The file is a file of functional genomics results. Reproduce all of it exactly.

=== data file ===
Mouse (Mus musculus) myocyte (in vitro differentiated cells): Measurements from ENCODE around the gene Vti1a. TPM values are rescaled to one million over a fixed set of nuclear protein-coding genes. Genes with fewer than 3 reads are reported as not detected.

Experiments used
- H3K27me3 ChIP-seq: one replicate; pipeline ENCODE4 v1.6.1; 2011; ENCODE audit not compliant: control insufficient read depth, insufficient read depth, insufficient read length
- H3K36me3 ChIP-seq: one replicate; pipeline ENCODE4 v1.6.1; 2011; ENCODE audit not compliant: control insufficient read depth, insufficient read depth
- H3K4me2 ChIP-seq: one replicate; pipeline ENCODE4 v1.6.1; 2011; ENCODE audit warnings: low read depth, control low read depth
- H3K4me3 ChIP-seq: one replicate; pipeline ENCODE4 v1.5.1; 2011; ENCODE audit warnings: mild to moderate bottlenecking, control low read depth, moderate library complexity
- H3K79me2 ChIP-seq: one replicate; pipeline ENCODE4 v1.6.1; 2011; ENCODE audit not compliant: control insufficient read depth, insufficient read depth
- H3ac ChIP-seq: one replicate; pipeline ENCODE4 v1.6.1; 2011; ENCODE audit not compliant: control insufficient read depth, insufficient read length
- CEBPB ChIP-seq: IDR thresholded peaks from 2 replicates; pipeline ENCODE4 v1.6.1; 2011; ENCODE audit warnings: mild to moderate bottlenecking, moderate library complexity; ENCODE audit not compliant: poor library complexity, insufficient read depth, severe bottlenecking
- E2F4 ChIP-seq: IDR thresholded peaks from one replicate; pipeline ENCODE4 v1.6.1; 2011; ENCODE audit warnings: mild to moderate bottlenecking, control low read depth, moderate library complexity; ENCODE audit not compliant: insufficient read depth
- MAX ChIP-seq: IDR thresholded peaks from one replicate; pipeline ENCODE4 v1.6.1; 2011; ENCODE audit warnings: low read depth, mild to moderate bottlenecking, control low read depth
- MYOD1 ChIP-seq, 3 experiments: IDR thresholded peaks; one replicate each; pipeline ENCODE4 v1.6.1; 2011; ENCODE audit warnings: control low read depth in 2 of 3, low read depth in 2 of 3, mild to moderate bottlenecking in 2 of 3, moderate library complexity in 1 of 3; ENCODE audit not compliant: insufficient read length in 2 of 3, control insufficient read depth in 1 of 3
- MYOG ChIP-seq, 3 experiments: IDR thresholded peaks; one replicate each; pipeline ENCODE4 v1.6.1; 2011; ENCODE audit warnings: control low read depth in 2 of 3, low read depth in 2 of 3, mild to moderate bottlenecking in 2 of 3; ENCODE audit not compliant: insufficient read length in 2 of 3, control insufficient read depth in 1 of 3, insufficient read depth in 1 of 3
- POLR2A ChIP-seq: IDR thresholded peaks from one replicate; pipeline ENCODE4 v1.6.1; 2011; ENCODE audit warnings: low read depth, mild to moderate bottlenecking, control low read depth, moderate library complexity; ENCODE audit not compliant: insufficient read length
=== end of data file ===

Mouse (Mus musculus) myocyte (in vitro differentiated cells): Measurements from ENCODE around the gene Vti1a. TPM values are rescaled to one million over a fixed set of nuclear protein-coding genes. Genes with fewer than 3 reads are reported as not detected.

Experiments used
- H3K27me3 ChIP-seq: one replicate; pipeline ENCODE4 v1.6.1; 2011; ENCODE audit not compliant: control insufficient read depth, insufficient read depth, insufficient read length
- H3K36me3 ChIP-seq: one replicate; pipeline ENCODE4 v1.6.1; 2011; ENCODE audit not compliant: control insufficient read depth, insufficient read depth
- H3K4me2 ChIP-seq: one replicate; pipeline ENCODE4 v1.6.1; 2011; ENCODE audit warnings: low read depth, control low read depth
- H3K4me3 ChIP-seq: one replicate; pipeline ENCODE4 v1.5.1; 2011; ENCODE audit warnings: mild to moderate bottlenecking, control low read depth, moderate library complexity
- H3K79me2 ChIP-seq: one replicate; pipeline ENCODE4 v1.6.1; 2011; ENCODE audit not compliant: control insufficient read depth, insufficient read depth
- H3ac ChIP-seq: one replicate; pipeline ENCODE4 v1.6.1; 2011; ENCODE audit not compliant: control insufficient read depth, insufficient read length
- CEBPB ChIP-seq: IDR thresholded peaks from 2 replicates; pipeline ENCODE4 v1.6.1; 2011; ENCODE audit warnings: mild to moderate bottlenecking, moderate library complexity; ENCODE audit not compliant: poor library complexity, insufficient read depth, severe bottlenecking
- E2F4 ChIP-seq: IDR thresholded peaks from one replicate; pipeline ENCODE4 v1.6.1; 2011; ENCODE audit warnings: mild to moderate bottlenecking, control low read depth, moderate library complexity; ENCODE audit not compliant: insufficient read depth
- MAX ChIP-seq: IDR thresholded peaks from one replicate; pipeline ENCODE4 v1.6.1; 2011; ENCODE audit warnings: low read depth, mild to moderate bottlenecking, control low read depth
- MYOD1 ChIP-seq, 3 experiments: IDR thresholded peaks; one replicate each; pipeline ENCODE4 v1.6.1; 2011; ENCODE audit warnings: control low read depth in 2 of 3, low read depth in 2 of 3, mild to moderate bottlenecking in 2 of 3, moderate library complexity in 1 of 3; ENCODE audit not compliant: insufficient read length in 2 of 3, control insufficient read depth in 1 of 3
- MYOG ChIP-seq, 3 experiments: IDR thresholded peaks; one replicate each; pipeline ENCODE4 v1.6.1; 2011; ENCODE audit warnings: control low read depth in 2 of 3, low read depth in 2 of 3, mild to moderate bottlenecking in 2 of 3; ENCODE audit not compliant: insufficient read length in 2 of 3, control insufficient read depth in 1 of 3, insufficient read depth in 1 of 3
- POLR2A ChIP-seq: IDR thresholded peaks from one replicate; pipeline ENCODE4 v1.6.1; 2011; ENCODE audit warnings: low read depth, mild to moderate bottlenecking, control low read depth, moderate library complexity; ENCODE audit not compliant: insufficient read length